With the many process running in our systems, on the genetic level, I would not be surprised if our atoms are informing our… uhh… ‘higher selves’ (higher meaning our conscious selves, the ones with the power to choose, which is a whole another subject).

    And to inform, one must be informed, you know? So its delivering and receiving messages. Okay, back to what I was trying to say —

    The instinct is the spark — atoms popping out of that the hunter, and the atoms popping into the hunted, the minute messages trekked up into the animal’s consciousness. I feel as if I’m explaining this a little wrong…

    Mostly because I feel like I’m leaving out the idea of energy — for example: let’s say you’re in an elevator, and someone walks in, and you automatically feel suddenly uncomfortable around this person. Many factors could attribute to this — environment, way you were raised, social cues, prejudices, etc. But there is also the fact that our genes, which then make up our instincts, are telling us this person is not a good person. This person has hurt another person or will and can hurt you. Get away now.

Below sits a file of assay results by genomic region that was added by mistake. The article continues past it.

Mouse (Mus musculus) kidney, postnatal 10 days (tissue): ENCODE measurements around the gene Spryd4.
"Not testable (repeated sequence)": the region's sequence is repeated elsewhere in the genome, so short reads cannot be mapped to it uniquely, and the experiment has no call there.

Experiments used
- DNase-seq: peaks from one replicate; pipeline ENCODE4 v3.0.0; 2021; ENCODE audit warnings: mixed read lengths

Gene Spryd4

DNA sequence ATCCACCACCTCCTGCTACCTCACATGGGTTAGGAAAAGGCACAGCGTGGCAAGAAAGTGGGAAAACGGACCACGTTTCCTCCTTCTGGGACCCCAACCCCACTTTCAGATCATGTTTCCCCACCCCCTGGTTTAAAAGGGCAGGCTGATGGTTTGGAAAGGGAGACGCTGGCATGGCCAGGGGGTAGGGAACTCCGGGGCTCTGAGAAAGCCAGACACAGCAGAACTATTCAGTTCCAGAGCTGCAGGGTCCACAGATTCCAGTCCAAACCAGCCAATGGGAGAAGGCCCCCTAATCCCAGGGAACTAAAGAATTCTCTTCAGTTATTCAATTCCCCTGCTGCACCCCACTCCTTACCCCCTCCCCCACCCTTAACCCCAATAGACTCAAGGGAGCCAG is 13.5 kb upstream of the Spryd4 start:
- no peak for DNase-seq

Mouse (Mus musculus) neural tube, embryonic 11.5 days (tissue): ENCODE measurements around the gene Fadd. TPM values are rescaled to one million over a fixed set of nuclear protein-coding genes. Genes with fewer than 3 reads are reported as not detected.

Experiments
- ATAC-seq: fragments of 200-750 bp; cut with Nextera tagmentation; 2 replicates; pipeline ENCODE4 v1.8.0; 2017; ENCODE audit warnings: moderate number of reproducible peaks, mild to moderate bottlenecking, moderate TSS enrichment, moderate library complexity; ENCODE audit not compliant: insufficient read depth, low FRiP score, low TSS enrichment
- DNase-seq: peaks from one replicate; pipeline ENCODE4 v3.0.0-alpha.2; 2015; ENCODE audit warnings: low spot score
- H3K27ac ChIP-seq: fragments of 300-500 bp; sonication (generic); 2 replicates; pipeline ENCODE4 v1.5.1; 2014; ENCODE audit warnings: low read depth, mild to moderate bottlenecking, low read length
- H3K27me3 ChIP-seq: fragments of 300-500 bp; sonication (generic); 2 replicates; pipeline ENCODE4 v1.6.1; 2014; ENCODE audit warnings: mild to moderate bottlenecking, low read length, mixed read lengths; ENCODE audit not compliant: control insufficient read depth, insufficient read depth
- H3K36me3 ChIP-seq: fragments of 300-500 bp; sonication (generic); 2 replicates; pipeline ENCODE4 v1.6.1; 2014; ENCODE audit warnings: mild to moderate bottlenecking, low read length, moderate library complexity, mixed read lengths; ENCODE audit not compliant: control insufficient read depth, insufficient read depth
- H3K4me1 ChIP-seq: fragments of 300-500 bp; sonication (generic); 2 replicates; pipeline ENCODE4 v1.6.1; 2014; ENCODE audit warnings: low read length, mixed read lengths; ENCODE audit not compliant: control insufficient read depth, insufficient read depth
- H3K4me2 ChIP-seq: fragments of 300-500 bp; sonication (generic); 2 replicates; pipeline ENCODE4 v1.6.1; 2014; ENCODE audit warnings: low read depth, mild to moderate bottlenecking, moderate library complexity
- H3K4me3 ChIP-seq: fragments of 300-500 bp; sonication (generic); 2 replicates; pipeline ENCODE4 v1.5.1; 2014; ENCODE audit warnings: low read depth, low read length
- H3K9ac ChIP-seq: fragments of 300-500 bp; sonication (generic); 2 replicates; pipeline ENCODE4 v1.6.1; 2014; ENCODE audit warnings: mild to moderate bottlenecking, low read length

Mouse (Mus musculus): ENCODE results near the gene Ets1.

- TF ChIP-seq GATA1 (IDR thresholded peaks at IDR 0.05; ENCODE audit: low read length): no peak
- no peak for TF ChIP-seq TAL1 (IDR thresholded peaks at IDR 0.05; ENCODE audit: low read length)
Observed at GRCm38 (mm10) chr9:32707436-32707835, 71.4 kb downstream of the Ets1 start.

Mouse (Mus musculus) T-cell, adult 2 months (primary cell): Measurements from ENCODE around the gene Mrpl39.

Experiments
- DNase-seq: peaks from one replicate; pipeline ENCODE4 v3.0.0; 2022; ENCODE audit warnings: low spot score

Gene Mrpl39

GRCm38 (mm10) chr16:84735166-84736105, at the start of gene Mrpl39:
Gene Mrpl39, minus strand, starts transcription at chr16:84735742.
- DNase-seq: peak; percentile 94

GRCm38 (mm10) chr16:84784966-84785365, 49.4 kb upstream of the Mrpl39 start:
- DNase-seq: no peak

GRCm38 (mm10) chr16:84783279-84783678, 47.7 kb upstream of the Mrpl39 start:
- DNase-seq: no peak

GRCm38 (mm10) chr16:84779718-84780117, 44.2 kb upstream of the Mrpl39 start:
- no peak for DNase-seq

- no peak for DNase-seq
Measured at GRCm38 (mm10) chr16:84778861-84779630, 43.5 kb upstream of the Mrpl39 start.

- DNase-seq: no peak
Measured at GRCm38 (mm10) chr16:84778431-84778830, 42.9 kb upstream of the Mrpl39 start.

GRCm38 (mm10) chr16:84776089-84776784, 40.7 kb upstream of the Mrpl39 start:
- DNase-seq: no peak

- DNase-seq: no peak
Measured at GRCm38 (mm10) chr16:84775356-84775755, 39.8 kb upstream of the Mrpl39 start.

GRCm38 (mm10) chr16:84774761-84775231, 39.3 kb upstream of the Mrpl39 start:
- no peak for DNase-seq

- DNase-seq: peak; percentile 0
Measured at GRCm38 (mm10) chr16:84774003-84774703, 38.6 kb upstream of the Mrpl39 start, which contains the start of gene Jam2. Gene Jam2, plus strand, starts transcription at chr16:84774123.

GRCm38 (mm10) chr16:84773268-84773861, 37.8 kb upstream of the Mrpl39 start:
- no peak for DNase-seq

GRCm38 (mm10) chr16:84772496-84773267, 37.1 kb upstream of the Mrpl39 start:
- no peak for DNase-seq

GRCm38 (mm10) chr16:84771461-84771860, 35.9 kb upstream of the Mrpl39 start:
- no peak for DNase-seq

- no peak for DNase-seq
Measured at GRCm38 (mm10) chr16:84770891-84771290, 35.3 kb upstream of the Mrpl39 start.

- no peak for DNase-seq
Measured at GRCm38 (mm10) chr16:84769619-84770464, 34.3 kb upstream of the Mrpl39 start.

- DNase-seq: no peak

With no other signifiers except that ‘feeling’.

    This is because we emit energy, and this energy is made up of atoms (you can go deeper into sub-atomic particles). We are reading the book by reading what is described on the outer cover and on the inside flap. Maybe even the introduction, the blurbs, the first few pages. We may not even get to the actual book, but we get a sense of what they’re about. And some people read faster than others, get more of what the book contains.

    But like I said, this requires people to see through social cues — such as being uncomfortable around someone who’s homeless — this is not instincts. People assume it is. I mean real instincts.

    Don’t know if I’m 100% correct. But this is what I’ve derived from my studies….

  5. 5 johuat
    April 10, 2009 at 8:24 pm